Huffington is talking about Huffington Post's plan to work with Jay Rosen's new project. NewAssignment.net, in covering the 2006 presidential campaign. We'll have a citizen journalists in every state, she says. What's a citizen journalists, asks Diller. Mossberg, not missing a beat, jumps in: "It's like citizen surgey." Rim shot. Big laugh from the newspaper editors.
Huffington diagnoses web publishers with obsessive compulsive disorder -- hammering a topic either to death or until it mainstream media notice. By comparison, she says, print suffers from attention deficit disorder: "How many stories die on the front page of the paper?" True. The press often moves on before the public is ready to let go.
Diller childes newspapers for repurposing content from print to the web. Doesn't work, he says. The future of online news -- and of the web in general, he says -- is original content, "internet created, not replicated." The tools are here now -- audio, video, graphics and, yes, text. "Use the tools of the Internet in every way you can," he says, "for journalism and all the other things that are in the paper" that are headed for the web.
Mossberg says he's doing low-tech videos to go with his columns. No production values, he says, no editing, but a recent one gets 60,000 plays. He's astonished, but Diller's not. "You are the production value, he tells Mossberg. His point: Name matters, content matters, brand matters. Everything else is frosting.
UPDATE: Good stuff on the panel from Rachel Sklar.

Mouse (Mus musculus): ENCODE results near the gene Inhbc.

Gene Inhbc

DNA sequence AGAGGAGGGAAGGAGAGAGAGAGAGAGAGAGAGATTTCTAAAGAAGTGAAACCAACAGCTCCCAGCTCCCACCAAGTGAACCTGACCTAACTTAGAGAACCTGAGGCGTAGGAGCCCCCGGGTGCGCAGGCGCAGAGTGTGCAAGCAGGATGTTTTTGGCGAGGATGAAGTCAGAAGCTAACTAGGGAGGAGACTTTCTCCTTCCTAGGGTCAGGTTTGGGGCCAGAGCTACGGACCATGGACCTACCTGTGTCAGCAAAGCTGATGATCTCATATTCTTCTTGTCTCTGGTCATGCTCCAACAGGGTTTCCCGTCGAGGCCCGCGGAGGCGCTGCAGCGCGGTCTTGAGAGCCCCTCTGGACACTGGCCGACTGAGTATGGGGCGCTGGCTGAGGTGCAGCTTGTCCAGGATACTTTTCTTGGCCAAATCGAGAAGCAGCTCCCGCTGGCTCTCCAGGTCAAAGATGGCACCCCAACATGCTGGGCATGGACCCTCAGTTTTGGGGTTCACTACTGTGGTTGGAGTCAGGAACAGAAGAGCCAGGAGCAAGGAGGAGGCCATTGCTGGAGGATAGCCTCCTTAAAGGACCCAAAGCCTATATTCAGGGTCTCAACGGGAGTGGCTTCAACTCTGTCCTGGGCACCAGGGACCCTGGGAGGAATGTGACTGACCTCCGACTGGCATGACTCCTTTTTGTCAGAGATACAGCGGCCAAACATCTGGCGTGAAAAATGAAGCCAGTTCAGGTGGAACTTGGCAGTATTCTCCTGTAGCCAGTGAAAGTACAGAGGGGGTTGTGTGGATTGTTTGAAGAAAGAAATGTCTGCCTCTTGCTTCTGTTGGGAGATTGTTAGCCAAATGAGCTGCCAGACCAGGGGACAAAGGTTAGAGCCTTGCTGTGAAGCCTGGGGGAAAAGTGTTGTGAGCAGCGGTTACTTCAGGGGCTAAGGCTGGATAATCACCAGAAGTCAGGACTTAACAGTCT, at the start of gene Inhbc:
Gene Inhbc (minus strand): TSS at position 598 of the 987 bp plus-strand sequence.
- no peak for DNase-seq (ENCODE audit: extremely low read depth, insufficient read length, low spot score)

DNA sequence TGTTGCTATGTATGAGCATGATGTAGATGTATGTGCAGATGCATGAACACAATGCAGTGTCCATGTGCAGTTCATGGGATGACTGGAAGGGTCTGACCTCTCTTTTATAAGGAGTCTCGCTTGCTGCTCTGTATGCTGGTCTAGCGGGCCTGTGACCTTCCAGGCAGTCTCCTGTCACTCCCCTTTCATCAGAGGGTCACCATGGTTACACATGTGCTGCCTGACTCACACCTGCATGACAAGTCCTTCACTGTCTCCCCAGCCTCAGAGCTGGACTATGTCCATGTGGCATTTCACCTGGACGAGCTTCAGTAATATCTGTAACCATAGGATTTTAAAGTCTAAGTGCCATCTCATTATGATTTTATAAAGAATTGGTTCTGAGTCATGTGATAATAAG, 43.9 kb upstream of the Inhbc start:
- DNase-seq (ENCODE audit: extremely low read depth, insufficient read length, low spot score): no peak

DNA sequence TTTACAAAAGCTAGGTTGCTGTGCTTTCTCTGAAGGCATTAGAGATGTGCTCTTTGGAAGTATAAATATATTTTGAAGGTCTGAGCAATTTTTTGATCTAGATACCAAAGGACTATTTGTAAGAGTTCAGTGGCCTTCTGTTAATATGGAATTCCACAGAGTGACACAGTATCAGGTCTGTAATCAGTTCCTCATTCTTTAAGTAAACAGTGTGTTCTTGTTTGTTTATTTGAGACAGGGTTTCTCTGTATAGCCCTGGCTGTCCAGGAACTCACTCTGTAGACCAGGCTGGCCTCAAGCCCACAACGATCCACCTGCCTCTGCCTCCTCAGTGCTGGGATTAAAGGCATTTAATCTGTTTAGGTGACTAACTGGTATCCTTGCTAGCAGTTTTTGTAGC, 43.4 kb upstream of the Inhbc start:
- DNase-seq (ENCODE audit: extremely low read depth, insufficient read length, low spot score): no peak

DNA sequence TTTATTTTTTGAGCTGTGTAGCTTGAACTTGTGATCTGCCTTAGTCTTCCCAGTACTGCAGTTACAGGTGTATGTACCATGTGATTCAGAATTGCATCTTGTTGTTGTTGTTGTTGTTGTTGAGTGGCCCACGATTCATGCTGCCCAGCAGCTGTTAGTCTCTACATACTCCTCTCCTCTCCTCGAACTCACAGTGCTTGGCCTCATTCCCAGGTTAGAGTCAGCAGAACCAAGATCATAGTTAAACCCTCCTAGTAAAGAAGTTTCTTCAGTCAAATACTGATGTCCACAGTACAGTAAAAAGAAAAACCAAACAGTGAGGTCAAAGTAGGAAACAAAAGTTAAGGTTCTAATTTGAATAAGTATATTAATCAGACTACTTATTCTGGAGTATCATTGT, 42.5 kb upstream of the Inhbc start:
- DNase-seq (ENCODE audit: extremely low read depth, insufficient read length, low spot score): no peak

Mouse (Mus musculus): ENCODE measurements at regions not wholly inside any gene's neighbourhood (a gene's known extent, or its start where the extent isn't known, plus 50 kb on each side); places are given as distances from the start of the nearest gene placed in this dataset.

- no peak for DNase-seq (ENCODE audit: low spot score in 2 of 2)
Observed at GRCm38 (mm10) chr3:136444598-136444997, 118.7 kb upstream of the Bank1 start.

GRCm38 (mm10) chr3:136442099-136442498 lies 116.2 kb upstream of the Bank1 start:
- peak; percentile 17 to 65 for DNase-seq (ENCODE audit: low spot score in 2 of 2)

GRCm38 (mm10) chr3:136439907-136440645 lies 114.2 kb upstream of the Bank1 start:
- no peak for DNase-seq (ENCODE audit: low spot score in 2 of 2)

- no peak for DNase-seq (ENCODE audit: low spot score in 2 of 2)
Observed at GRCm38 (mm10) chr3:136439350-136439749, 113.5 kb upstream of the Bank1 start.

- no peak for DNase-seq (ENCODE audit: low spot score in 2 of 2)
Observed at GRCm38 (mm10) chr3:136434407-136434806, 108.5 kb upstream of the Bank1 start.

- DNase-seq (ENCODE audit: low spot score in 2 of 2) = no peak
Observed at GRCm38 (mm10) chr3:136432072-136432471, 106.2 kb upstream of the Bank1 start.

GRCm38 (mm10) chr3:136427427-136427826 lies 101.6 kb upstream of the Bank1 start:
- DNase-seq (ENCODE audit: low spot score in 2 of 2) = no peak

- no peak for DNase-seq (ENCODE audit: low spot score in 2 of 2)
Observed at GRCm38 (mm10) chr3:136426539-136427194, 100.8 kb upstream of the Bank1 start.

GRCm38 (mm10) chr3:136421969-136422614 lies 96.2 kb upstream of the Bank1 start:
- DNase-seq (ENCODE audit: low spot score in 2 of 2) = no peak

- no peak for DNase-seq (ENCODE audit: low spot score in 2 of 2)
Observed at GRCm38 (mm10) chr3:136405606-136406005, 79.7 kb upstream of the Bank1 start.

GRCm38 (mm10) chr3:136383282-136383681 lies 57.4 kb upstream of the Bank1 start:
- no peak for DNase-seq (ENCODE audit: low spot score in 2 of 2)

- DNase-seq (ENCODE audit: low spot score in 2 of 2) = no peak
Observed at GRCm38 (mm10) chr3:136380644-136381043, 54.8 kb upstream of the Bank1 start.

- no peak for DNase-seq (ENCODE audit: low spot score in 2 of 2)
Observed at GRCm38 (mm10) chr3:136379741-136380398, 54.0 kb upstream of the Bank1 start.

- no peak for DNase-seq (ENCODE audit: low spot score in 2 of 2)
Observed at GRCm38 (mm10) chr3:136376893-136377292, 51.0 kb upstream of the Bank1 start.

Back in the day -- that day when the newspaper was as much as part of daily American life as the cell phone now is -- back in that good ol' day, newsrooms were run and staffed mostly by autocratic, tough-talking men, news was what those men said it was, by God, and no one on the editorial side (and not too many on the business side, either) worried about making money because having a newspaper was pretty much a license to print it.
That day, as we know, has gone the way of the green eye shade, but vestiges of its temperament linger in our newsrooms, hampering their ability to envision and implement the one thing they need for survival: strategic change.
The good news, though, is that many newsrooms have moved on. They've shuttered the trophy cases of the past and pointed their focus forward, to a future that while still unknown will surely be shaped only by those who get their hands dirty with its making.
During our work with Tomorrow's Workforce we saw all points in the spectrum.
We saw many journalists clinging to the way things were. They rationalized their resistance to change by invoking the rules of journalistic tradition, complaining about lack of resources or accusing others, such as bloggers or even readers, as the reason for newspapers’ decline in relevancy.
We also saw many journalists embracing change - editors trying to craft new forms of journalism atop its core principles, reporters carrying cameras as well as notebooks, executives launching targeted news products to capture audience.
Mostly, though, we saw many journalists worried about the future of news. They knew change was necessary and they knew they needed new skills for a new age of journalism - both for themselves and for their news organizations - but they weren't sure how to make that change happen or how to acquire those skills.